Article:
The provincial government’s River Forecast Centre has issued its first snow survey for this winter, collecting data from 76 snow courses and 64 automated snow weather stations around the province.
The data shows that the East Kootenay snow pack is at 106 per cent of normal. Most surveys are in the neighbourhood of 83 (North Thompson) to 120 (Okanagan) per cent of normal. The report also cautions that the two areas where the numbers are quite different, Stikine with 52 per cent of normal, and Similkameen with 141 per cent, only had two surveys reporting. There will be more in future reports, which could bring those numbers into line with the others.
The report’s outlook says that La Nina conditions are present in the equatorial Pacific Ocean, and there is a high likelihood that it will persist through the winter. Typically, La Nina is linked to cooler winters across British Columbia. Snowpacks ten dot higher than normal, although there can be a large range of variability across the province.
Environment and Climate Change Canada are forecasting a increased likelihood of normal temperatures across western BC and below normal temperatures in southeast BC. Short to medium term forecasts are suggesting warmer temperatures through January, with a period of wetter weather in the middle of the month, that will lead to increased snow accumulation over higher terrain.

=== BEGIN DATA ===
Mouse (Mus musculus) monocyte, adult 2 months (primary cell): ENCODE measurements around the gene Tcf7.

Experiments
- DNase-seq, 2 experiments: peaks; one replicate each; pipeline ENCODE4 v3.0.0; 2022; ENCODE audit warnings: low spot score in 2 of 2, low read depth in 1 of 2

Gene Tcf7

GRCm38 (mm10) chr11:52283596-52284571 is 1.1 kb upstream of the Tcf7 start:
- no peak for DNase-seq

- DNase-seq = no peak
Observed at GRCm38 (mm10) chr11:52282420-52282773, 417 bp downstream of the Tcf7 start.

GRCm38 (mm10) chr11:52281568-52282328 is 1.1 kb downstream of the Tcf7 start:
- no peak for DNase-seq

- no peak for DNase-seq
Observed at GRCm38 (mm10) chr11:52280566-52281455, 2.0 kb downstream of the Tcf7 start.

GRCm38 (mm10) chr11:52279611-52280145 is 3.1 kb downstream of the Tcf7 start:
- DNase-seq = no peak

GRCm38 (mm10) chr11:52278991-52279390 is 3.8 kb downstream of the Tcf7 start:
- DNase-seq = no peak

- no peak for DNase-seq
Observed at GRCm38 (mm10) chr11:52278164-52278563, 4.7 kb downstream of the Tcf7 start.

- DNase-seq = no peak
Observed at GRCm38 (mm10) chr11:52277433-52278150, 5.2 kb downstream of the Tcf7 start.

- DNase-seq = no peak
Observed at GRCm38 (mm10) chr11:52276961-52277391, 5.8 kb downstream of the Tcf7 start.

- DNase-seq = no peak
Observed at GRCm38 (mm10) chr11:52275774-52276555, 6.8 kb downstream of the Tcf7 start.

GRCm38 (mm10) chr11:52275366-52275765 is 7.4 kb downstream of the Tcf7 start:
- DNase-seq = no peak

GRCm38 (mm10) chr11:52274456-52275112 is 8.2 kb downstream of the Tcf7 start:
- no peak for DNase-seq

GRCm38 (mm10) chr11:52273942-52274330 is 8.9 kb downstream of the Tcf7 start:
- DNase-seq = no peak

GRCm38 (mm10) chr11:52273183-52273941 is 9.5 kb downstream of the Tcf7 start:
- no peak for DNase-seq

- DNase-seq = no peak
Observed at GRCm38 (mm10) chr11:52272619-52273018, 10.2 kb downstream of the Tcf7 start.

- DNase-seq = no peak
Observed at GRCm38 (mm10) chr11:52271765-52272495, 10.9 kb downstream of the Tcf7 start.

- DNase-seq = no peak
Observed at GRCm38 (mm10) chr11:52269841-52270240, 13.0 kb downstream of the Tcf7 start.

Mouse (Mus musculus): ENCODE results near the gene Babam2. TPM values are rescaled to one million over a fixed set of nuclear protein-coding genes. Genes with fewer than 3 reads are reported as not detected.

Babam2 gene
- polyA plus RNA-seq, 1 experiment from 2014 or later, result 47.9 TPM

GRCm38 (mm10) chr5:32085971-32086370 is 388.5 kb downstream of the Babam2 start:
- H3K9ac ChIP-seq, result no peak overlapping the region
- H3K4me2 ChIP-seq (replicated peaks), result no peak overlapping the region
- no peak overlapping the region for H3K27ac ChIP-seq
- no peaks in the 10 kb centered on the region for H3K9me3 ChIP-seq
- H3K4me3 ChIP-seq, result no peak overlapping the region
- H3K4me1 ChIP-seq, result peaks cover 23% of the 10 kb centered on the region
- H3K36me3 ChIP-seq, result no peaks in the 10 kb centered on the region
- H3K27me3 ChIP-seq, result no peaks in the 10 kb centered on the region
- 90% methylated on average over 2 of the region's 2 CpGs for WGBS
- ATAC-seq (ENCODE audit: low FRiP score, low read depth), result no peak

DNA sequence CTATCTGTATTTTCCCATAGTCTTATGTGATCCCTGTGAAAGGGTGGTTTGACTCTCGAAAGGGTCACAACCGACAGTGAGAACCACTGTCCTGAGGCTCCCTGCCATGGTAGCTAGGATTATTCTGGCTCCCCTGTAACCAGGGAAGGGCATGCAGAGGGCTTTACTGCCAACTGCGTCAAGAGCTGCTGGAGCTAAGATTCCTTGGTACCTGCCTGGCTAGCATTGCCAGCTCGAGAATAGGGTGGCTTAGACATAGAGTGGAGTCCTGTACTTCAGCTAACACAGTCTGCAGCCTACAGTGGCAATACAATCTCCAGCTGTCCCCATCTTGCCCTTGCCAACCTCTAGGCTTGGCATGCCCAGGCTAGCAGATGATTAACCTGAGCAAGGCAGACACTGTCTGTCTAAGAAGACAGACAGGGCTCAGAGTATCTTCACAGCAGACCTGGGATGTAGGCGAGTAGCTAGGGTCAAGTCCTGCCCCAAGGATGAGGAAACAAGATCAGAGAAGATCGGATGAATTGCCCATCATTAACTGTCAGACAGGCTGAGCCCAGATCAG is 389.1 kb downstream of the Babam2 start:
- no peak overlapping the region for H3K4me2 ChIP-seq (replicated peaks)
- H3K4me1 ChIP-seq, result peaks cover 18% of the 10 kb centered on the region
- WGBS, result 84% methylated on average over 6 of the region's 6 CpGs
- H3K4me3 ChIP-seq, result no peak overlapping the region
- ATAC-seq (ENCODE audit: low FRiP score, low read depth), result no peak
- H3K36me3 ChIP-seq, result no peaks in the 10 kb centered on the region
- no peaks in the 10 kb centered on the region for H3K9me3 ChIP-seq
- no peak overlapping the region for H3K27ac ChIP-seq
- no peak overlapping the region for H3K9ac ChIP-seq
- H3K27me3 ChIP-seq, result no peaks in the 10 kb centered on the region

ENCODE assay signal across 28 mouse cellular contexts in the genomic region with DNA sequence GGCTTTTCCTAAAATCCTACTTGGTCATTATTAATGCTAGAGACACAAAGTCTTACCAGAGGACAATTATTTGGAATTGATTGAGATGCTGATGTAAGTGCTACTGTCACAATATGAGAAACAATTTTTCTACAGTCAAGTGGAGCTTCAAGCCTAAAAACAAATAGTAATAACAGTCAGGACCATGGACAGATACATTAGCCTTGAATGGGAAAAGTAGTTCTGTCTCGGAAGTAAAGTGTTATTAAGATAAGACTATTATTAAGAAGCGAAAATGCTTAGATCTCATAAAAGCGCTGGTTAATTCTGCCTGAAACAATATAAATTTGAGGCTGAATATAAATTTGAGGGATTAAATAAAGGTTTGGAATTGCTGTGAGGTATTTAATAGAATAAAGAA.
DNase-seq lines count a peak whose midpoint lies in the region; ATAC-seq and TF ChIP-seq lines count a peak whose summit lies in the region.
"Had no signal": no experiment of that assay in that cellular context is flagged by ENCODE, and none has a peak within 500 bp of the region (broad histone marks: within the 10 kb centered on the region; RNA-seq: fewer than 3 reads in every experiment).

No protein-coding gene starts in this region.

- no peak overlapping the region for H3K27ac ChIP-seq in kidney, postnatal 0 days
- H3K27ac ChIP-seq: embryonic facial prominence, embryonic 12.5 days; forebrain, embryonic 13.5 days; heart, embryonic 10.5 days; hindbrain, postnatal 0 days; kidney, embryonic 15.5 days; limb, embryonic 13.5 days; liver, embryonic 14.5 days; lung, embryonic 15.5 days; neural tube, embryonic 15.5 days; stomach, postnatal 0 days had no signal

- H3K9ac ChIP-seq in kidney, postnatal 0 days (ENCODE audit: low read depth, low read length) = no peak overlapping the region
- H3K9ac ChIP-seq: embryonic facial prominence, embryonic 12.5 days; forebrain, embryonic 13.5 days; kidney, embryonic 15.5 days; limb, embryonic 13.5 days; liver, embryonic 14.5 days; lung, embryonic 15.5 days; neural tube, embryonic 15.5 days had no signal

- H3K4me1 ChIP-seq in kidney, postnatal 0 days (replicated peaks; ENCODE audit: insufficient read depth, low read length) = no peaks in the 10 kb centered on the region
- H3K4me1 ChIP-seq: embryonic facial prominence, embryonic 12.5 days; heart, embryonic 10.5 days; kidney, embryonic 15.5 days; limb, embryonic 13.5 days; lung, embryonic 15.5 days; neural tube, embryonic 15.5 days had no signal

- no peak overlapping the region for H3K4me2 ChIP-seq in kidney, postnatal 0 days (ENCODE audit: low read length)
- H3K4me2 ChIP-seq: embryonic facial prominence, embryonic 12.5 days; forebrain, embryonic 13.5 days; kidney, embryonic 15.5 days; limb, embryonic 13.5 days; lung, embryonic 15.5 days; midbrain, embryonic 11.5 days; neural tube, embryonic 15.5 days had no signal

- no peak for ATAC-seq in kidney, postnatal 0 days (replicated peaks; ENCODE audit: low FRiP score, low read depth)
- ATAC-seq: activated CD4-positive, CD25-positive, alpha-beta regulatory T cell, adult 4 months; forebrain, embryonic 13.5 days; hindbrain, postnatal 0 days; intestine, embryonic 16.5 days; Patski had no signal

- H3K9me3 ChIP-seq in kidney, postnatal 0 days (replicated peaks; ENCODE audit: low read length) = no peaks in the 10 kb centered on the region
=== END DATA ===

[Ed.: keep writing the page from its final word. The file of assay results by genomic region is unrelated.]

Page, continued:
By early January, nearly half of the annual BC snowpack has typically accumulated. At this early stage in the season snow accumulation is looking typical across the province. While high snow pack in the south-central part of the province (Okanagan and Similkameen) and Snow Survey and Water Supply Bulletin – January 1st , 2018 1. Every effort is made to ensure that data reported on these pages are accurate. However, in order to update the graphs and indices as quickly as possible, some data may have been estimated. Please note that data provided on these pages are preliminary and subject to revision upon review. low snow pack in the Stikine may be early indicators of flood and drought risk in those regions, it is still early in the snow season; with three or more months left for snow accumulation, these outlooks could change significantly. In recent La Niña winters, for example, increased snow packs have generally emerged later in the snow season (i.e April and May) despite modest January 1st snow basin indices.